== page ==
The Caribbean Biodiversity Fund

Photo credit: © Tim Calver for The Nature Conservancy

Established in September 2012, the Caribbean Biodiversity Fund (CBF) is a regional Environmental Fund whose objective is to provide a sustainable flow of resources to support activities that contribute substantially to the conservation, protection and maintenance of biodiversity in the Caribbean. 

CCI context

The CBF was created in the context of the Carribean Challenge Initiative (CCI), an international commitment launched in 2008 at the Conference of the Parties of the Convention on Biological Diversity (CBD COP-9) with two goals: 

  1. the 20-by-20 goal, which is to effectively conserve and manage at least 20% of the marine and coastal environment by 2020
  2. the sustainable finance goal, which is to establish fully functioning sustainable financial mechanisms that will provide reliable funding over the long term. The CBF and its national partner funds together conform the Caribbean Sustainable Finance Architecture, created to fulfill CCI's goal 2. 

Financial Instruments

The CBF mobilises resources and channels support to partners and projects. Currently, the CBF manages approximately USD 70 million through 2 financial instruments:

The Endowment Fund
With about USD 43 million, the endowment is a permanent funding source to the National Conservation Trust Funds (NCTFs), who in turn lead grant-making programs at the national level. One of the CBF’s endowment key principles is that national partner funds must create sustainable finance mechanisms to trigger a minimum of 1:1 match to the CBF endowment resources. The revenue sources can be private and/or public. Donors to date include the Government of Germany through the German Development Bank (KfW), the Global Environment Facility (GEF) — through the World Bank and the United Nations Development Programme (UNDP) — and The Nature Conservancy.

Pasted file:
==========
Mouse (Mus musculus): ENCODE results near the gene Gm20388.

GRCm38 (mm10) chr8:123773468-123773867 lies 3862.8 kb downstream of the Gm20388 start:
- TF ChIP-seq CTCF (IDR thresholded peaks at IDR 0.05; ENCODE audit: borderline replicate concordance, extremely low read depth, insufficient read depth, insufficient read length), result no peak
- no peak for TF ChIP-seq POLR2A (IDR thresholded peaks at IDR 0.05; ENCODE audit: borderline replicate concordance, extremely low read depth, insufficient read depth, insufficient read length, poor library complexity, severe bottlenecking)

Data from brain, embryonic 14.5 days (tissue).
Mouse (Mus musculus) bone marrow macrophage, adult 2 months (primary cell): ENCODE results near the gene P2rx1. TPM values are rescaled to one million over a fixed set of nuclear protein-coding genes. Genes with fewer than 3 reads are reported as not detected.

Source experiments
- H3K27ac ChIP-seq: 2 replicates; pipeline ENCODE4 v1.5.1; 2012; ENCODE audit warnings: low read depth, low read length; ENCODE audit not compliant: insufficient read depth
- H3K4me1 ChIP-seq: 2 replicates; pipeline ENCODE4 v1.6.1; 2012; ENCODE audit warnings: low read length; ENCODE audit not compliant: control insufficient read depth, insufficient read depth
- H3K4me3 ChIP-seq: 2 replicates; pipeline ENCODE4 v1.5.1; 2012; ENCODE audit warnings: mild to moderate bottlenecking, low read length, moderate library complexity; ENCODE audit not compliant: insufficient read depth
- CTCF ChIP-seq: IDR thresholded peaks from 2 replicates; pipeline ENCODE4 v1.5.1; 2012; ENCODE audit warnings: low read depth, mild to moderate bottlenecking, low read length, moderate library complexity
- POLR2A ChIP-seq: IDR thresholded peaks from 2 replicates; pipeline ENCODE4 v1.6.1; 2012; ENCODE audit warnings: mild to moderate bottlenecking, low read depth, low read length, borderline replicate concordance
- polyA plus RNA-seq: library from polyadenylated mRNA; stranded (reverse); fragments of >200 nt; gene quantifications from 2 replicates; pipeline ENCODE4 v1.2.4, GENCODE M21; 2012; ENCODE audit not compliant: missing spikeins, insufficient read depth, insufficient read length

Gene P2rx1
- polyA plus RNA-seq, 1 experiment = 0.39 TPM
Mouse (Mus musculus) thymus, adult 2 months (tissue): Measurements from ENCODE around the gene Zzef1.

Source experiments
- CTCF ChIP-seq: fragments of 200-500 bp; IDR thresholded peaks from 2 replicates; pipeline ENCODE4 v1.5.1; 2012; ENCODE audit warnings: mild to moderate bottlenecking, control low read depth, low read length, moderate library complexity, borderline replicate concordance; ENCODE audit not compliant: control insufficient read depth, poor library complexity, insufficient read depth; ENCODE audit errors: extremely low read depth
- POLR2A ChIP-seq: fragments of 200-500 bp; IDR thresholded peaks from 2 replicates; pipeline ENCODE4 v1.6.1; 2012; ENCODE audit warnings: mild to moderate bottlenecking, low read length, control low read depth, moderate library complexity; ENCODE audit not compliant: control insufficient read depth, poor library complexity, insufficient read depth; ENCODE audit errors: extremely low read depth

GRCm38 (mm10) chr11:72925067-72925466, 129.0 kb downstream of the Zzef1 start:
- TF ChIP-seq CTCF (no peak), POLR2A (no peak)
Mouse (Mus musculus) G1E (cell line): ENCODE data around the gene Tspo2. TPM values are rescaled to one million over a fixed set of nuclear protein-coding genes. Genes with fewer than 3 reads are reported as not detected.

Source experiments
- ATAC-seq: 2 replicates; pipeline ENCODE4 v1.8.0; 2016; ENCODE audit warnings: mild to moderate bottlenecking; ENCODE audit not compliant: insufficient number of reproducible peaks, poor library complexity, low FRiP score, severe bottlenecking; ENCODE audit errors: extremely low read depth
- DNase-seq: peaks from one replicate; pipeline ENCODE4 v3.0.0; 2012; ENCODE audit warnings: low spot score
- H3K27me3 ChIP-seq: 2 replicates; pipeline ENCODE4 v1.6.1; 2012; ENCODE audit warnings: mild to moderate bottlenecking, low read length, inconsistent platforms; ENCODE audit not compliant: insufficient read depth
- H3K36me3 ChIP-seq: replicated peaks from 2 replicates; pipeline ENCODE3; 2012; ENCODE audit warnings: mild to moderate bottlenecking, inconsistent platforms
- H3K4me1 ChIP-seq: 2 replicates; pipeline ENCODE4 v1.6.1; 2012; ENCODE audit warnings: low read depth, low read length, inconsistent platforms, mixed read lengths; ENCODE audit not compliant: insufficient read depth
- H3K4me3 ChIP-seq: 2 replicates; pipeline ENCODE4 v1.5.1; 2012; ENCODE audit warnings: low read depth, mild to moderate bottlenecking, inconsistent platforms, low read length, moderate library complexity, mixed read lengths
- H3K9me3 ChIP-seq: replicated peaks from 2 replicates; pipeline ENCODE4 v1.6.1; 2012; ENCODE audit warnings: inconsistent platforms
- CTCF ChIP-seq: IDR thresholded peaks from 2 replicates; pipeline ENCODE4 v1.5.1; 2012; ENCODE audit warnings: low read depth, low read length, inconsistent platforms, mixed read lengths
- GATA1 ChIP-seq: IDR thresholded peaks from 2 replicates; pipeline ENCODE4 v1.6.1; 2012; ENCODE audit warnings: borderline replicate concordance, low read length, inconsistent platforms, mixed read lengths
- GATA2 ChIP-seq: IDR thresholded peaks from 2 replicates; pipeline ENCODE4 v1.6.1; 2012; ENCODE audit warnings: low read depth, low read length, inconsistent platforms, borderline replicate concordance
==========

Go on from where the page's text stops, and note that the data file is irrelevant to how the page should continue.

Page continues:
The EbA Facility
With about USD 26.5 million, this is a sinking fund to provide resources directly to selected national and regional projects on Ecosystem-based Adaptation to climate change. The EbA Facility funded projects will be selected by a technical committee (the EbA Committee) in a competitive basis, through Calls for Proposals that will start to be launched in 2018. The fund initial donation was fully contributed by Government of Germany through the German Development Bank (KfW) and has an estimated duration of 5 years. 

The CBF continues to raise non-permanent and permanent funding to bring on additional countries and for regional conservation and sustainable development actions.


The CBF is governed by the CBF Board of Directors, currently composed of five members: two permanent members (KfW and TNC) and three Directors appointed by the NCTFs that already have Partnership Agreements signed with the CBF. The participating and observer countries that have not signed Partnership Agreements with the CBF yet, are represented on the Board by an Observer, who participates in Board meetings and serves as a national focal point on CBF matters. In accordance with the terms of the CBF Articles of Association, a majority of the Board shall not be affiliated with the governments of any of the countries and must be representatives of the civil society. The Board of Directors is supported by committees, such as the Finance Committee and the EbA Committee.


To help improve the enabling conditions of its partners and grantees, the CBF plays several roles. The CBF 1) convenes meetings of diverse stakeholder groups to advance dialogue on common issues; 2) builds the capacity of partner national funds, their grantees and host governments; 3) raises awareness at the regional and international level of the importance of conserving the Caribbean’s natural resources for a sustainable future; and 4) serves as a forum for regional coordination and cooperation.

Benefits of the CBF

As a regional organization, the CBF offers multiple benefits to partners, grantees and donors:

  • A flexible structure
  • Independence
  • Adherence to internationally recognized standards for conservation funds
  • Alignment with international agreements
  • Economies of scale
  • Convenience for donors and partners interested in regional or multi-country impact
  • A core endowment that generates a stable match for CBF partner funds
  • Representation, with each partner fund having a seat on the CBF Board
  • Capacity building
  • Awareness raising at the regional and international level

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